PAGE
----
final modifier - while preventing the member from being re-assigned - does not affect the correctness of the given code1
From the the 17.4.4 Synchronization Order section for the Java 5 Language Specification:
A synchronization order is a total order over all of the synchronization actions of an execution .. Synchronization actions induce the synchronized-with relation on actions, defined as follows:
- An action that starts a thread synchronizes-with the first action in the thread it starts.
Then, since the thread that sets the
name member is the one that starts the thread, the synchronization order is guaranteed. (Synchronizes-with implies a Happens-before ordering.)
- The member
name needs only be set before starting the thread: that is, it does not need to be set in the constructor for this synchronizes-with guarantee.
- This does not guarantee synchronization ordering - and thus it does not guarantee happens-before or value visibility - between already running threads or threads created elsewhere!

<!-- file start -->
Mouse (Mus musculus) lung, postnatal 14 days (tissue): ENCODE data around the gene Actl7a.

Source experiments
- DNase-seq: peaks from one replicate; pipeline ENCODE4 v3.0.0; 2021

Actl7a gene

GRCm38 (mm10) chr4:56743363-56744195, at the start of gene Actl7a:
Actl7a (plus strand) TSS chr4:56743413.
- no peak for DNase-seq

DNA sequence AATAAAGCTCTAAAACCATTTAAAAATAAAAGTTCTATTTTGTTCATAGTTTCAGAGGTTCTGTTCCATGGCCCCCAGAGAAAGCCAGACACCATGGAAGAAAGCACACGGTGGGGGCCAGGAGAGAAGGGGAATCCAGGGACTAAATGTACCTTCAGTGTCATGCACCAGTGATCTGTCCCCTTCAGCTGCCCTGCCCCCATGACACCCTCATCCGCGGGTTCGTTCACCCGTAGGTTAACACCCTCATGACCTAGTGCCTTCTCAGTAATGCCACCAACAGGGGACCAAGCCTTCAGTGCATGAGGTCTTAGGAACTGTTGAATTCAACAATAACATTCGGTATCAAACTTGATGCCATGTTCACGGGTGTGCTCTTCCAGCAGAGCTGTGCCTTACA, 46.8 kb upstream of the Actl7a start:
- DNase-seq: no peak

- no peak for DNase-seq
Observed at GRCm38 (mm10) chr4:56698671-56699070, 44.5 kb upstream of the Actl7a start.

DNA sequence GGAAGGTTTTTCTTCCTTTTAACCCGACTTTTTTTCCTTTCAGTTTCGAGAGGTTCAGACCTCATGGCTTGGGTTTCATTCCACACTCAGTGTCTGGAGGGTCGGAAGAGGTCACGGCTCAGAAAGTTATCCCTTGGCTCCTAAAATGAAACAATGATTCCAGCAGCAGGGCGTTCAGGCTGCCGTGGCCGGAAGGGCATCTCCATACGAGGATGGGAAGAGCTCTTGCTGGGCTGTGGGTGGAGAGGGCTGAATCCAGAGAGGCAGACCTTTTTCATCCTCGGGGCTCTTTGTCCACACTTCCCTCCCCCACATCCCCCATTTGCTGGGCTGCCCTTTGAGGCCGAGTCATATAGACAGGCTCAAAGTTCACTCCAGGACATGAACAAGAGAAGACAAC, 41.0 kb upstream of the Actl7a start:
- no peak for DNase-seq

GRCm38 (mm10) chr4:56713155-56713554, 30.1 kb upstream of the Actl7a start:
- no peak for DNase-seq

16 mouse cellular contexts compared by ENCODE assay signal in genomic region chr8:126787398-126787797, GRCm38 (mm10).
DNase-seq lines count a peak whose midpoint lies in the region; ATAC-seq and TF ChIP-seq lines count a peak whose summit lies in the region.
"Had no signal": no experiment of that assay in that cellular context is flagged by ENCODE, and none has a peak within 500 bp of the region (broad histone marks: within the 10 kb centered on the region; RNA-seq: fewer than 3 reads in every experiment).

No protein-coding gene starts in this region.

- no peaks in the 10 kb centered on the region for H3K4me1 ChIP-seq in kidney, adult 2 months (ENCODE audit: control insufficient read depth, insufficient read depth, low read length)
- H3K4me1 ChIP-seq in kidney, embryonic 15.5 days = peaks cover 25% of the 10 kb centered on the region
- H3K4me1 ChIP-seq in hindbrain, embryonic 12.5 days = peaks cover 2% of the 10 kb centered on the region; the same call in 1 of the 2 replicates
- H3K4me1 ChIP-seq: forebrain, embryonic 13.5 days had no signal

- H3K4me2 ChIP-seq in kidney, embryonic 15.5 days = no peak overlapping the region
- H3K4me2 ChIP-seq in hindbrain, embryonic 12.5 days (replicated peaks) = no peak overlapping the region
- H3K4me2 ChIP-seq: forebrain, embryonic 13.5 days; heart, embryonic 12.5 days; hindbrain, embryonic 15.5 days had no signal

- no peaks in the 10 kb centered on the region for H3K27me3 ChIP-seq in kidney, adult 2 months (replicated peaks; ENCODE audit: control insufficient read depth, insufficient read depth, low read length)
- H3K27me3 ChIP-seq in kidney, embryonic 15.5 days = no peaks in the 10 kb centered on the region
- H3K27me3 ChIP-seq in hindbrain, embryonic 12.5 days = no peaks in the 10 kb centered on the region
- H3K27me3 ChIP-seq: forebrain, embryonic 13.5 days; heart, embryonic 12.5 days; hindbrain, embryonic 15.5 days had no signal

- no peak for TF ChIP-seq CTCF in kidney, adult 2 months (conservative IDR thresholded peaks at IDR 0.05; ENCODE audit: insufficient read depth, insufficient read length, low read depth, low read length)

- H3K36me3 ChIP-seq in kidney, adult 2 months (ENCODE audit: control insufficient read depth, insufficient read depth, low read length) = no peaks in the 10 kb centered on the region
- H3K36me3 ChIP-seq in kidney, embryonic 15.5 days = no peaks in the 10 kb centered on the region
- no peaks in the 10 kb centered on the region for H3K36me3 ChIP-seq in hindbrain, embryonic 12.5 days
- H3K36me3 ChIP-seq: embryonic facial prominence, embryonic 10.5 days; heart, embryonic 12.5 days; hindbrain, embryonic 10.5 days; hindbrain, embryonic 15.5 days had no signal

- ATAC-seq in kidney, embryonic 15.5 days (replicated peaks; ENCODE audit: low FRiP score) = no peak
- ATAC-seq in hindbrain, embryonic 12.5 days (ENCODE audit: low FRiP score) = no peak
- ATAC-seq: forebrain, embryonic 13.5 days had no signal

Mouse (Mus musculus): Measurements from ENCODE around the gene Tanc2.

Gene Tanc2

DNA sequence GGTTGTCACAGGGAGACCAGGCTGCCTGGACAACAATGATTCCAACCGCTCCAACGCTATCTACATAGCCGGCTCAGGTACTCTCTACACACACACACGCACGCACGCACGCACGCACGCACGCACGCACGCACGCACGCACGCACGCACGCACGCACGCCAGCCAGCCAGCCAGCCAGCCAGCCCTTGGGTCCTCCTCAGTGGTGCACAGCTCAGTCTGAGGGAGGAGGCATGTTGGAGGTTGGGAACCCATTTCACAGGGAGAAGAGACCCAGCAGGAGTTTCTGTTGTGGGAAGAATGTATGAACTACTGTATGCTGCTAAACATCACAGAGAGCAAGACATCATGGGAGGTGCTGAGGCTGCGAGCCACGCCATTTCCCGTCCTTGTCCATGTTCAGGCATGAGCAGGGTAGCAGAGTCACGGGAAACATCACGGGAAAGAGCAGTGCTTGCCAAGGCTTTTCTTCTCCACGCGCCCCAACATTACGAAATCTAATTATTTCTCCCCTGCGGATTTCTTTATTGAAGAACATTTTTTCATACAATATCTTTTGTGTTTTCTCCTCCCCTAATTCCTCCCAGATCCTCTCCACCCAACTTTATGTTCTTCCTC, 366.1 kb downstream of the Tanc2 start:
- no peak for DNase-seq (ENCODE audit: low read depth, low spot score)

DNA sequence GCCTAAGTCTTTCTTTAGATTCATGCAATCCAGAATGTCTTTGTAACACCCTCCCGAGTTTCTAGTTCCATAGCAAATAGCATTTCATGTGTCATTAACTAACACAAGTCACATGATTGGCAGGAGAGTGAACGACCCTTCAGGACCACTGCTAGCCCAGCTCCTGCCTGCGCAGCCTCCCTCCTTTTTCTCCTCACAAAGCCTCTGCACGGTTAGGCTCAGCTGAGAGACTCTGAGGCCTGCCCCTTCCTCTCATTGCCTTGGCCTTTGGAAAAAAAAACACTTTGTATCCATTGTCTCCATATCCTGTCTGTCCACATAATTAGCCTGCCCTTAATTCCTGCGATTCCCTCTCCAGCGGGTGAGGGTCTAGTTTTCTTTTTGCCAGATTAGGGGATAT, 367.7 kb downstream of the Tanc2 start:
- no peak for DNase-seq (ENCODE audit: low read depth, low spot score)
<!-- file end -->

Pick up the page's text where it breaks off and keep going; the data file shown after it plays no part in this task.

final fields do give a much more comfortable feeling (ref. 17.5 Final Field Semantics):
An object is considered to be completely initialized when its constructor finishes. A thread that can only see a reference to an object *after that object has been completely initialized is guaranteed to see the correctly initialized values for that object's final fields.
In this case, with final fields, the value is guaranteed to be visible on every thread after the constructor completes. (This guarantee can be violated by "constructor leaks".)
1 In the supplied code the "non-final"
name member is only assigned once before the thread is started.
In different, less trivial, programs other synchronization issues may be exposed. This answer examines if removing
final alters the correctness of the supplied code.
All that being said, I consider it "good practice" to use both immutable variables (
final) and immutable objects - especially when dealing with threads. Instead of needing to know the little arcane details of the JVM, do the safe proven things and strive for obvious correctness over cleverness or "performance".